Give Rick Ross credit for playing to his strengths. Though the Miami rapper's new album "Mastermind" is largely a disappointment -- a stale rehash of ideas he's served up far more convincingly elsewhere -- Ross wisely focused on the record's best song for his performance Thursday night on "The Arsenio Hall Show. " And he didn't do " Sanctified " by himself, either, but brought out two of his A-list pals to the delight of Hall's audience: Kanye West and Big Sean, both of whom appear on the track on "Mastermind.
ENTERTAINMENT
March 5, 2014 | By Mikael Wood
A Top Dawg is on top of the Billboard 200. Schoolboy Q, part of the Black Hippy rap crew signed to L.A.'s Top Dawg Entertainment, debuted at No. 1 on Wednesday with "Oxymoron," the first of his three albums to be released by TDE in partnership with Interscope Records. The disc sold 139,000 copies in the week ending March 2, according to Nielsen SoundScan, enough to score Top Dawg its first No. 1 album. In 2012, Schoolboy Q's Black Hippy bandmate Kendrick Lamar debuted at No. 2 with "good kid, m.A.A.d city," which went on to sell 1.2 million copies and earned a Grammy nomination for album of the year.
ENTERTAINMENT
March 5, 2014 | By Randall Roberts, Los Angeles Times Pop Music Critic
This post has been updated. See below for details. A "Game of Thrones" mixtape. Let that sink in for a second. Now. What would that sound like? War drums and pastoral lutes? Maybe some gutteral Gregorian chants? Music that sounds like Marcus Mumford's great-great-great-great-great-great grandfather? Lots of Iron Maiden? Deep tracks from Jethro Tull? No. When you think of “Game of Thrones,” you think hip-hop and reggaeton -- of course -- and if you don't, the series is hoping its new mix will set you on the proper course.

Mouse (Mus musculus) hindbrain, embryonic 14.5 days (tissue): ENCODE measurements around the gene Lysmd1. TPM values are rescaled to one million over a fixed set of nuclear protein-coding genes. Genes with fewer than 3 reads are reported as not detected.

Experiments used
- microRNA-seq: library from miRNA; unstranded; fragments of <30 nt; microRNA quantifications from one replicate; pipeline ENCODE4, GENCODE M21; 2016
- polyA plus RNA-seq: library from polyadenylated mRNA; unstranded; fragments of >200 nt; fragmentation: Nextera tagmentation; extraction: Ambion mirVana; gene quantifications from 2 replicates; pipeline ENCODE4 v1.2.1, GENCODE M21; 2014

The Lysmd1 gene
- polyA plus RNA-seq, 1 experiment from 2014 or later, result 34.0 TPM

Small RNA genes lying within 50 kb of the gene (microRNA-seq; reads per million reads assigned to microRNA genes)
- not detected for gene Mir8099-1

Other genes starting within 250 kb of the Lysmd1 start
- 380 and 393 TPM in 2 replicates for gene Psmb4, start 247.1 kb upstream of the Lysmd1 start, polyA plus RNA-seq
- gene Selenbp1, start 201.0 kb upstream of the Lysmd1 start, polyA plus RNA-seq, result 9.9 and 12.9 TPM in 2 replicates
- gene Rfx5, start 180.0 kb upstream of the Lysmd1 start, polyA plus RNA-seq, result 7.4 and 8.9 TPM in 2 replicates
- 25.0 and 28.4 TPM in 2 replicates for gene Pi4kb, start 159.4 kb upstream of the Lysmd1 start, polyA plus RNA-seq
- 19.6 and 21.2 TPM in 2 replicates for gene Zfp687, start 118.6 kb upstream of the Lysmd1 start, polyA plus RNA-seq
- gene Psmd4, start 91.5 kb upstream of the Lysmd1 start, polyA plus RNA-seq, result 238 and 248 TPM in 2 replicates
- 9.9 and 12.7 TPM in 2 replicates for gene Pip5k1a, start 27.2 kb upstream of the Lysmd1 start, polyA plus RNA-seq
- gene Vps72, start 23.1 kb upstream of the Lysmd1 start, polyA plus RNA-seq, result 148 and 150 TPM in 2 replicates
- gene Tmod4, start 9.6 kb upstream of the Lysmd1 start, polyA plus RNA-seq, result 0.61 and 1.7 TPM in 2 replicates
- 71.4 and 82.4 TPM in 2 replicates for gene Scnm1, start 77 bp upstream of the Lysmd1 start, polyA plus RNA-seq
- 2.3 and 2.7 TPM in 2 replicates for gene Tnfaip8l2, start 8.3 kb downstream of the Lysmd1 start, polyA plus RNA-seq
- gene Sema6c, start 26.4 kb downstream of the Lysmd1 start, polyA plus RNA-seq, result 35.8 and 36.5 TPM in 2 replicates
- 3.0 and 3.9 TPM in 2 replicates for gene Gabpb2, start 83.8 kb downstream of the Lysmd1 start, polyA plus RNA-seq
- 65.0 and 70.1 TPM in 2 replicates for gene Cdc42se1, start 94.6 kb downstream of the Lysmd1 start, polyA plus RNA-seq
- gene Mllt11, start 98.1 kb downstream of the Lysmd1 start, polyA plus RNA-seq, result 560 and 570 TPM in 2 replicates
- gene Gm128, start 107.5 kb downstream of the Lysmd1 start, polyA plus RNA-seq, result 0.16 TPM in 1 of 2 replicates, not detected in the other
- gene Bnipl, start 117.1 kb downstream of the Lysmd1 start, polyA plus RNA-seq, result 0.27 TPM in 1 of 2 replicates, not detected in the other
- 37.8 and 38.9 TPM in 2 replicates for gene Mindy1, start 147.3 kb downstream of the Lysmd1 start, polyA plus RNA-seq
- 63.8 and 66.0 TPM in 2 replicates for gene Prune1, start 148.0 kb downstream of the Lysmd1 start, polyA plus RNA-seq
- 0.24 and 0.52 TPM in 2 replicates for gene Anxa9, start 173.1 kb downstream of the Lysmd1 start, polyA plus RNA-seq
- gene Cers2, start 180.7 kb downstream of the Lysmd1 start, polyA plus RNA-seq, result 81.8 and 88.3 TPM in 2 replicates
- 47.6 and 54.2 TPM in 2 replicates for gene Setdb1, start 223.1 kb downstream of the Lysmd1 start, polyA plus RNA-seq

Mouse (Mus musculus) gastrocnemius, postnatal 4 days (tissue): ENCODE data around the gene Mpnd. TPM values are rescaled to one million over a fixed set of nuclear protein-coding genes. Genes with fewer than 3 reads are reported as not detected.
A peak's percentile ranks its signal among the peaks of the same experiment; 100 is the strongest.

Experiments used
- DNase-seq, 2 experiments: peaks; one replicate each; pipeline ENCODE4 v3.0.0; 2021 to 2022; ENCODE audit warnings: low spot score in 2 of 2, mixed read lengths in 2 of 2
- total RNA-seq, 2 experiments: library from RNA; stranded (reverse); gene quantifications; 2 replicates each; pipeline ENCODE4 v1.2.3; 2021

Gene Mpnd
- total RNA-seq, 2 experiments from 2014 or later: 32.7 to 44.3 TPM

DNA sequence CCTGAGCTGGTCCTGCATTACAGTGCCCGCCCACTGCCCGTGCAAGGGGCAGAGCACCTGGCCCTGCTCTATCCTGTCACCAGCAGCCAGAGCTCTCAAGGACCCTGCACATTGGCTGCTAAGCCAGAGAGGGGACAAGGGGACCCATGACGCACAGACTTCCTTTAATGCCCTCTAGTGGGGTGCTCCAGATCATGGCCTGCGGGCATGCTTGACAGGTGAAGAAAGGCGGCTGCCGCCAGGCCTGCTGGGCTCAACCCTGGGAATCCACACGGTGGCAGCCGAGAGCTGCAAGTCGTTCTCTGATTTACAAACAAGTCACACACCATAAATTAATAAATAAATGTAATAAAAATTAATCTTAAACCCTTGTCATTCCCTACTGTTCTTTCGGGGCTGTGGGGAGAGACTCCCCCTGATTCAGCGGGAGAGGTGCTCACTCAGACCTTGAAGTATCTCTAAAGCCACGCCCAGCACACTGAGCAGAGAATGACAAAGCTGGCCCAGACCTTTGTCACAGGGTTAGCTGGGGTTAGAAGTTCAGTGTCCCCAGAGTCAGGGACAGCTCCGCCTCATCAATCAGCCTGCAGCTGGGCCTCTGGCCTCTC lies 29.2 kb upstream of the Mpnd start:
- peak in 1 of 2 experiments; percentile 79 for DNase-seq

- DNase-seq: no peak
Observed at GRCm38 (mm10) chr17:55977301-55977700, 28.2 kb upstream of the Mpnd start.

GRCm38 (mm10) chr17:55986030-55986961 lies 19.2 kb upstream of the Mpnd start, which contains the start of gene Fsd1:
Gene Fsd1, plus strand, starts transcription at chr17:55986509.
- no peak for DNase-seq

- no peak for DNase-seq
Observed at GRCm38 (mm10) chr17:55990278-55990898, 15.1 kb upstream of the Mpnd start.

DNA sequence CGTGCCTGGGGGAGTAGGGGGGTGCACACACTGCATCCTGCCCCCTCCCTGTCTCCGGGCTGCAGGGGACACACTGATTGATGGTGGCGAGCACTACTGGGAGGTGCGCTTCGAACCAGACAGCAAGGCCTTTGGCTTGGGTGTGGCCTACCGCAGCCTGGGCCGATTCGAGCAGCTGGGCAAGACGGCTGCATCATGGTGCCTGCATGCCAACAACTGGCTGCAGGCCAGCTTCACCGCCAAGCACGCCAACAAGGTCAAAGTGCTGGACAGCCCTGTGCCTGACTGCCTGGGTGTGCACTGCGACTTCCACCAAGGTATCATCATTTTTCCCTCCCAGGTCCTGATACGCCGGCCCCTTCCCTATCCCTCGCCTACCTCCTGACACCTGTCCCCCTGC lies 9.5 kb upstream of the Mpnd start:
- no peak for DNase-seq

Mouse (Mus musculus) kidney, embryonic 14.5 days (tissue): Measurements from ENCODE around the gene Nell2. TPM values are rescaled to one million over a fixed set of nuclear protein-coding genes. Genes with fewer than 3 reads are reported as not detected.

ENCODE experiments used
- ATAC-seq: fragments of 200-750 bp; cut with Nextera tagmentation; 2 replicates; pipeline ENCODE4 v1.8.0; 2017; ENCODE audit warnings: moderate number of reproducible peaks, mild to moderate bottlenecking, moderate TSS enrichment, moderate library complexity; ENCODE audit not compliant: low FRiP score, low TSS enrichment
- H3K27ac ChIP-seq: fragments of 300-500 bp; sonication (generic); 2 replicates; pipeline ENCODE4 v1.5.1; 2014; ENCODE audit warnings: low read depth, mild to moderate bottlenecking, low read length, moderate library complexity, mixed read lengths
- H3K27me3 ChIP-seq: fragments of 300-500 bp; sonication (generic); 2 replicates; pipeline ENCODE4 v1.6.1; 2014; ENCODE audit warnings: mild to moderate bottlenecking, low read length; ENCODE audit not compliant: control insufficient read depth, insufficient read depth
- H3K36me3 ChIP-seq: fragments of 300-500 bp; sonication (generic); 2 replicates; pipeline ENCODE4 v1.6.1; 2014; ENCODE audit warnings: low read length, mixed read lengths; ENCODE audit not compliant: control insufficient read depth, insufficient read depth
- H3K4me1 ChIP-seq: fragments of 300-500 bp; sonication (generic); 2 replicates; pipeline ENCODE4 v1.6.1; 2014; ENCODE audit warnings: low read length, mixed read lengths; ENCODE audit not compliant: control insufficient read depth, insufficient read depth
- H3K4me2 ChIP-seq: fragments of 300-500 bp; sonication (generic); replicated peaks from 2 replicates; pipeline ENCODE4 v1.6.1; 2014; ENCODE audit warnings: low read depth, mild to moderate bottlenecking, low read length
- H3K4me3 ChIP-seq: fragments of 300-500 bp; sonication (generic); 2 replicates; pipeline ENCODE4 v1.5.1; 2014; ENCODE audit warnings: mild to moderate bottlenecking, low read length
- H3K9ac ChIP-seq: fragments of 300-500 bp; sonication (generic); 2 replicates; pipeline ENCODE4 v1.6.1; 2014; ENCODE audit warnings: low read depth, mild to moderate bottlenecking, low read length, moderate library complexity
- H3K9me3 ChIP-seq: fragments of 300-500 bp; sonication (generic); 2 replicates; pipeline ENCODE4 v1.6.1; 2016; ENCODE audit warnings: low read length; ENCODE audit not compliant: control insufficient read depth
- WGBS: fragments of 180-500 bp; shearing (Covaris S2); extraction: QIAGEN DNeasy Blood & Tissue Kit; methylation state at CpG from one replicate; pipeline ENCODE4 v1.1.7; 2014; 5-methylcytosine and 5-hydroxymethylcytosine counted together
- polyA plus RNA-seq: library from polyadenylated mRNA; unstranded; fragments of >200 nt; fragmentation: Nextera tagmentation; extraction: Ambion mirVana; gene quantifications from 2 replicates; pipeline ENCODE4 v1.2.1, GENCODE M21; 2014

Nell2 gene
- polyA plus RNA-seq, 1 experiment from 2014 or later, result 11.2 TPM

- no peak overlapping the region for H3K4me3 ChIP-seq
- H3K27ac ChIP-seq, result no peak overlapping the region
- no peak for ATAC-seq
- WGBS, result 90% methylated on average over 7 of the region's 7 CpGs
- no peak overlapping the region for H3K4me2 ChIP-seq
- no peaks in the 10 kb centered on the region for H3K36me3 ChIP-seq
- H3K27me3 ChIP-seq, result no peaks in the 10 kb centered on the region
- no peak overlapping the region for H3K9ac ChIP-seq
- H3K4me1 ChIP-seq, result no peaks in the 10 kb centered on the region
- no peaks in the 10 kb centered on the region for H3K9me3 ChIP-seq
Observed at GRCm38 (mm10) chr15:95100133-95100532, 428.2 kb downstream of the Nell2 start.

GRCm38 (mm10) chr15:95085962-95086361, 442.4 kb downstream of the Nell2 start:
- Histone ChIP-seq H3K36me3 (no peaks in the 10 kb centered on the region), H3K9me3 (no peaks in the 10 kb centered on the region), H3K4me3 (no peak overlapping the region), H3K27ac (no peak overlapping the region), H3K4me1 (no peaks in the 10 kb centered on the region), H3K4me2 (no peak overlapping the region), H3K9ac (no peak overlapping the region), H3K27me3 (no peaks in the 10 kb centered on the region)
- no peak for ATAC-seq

ENTERTAINMENT
March 3, 2014 | By Randall Roberts, Los Angeles Times Pop Music Critic
As per its title, Pharrell Williams' first album in eight years is singularly focused on girls. No women or ladies appear through the 10 songs that make up the album, let alone any other men. (There is one queen, but she's from outer space.) Best known these days for his falsetto voice heard on Daft Punk's "Get Lucky" and Robin Thicke's "Blurred Lines," singer-producer Pharrell doubles down on his pursuit of mainstream superstardom on "Girl," but in the process reveals his weaknesses as well.
ENTERTAINMENT
February 25, 2014 | By Mikael Wood
Beck made his name as a recycler, a smart, savvy searcher known for finding new value in old things. So it makes sense that the artist responsible for "Mellow Gold" and "Odelay," both high points of mid-'90s cut-and-paste pop, would eventually get around to recycling himself. That's more or less what Beck does on his latest album, "Morning Phase. " With the same downbeat acoustic vibe and many of the same players, the new record serves as a kind of spiritual sequel - a "companion piece," his camp calls it - to 2002's "Sea Change," on which the singer broke from his established collage aesthetic to offer up a dozen slow-and-low folk songs about the pain of heartache.
ENTERTAINMENT
February 17, 2014 | By Mikael Wood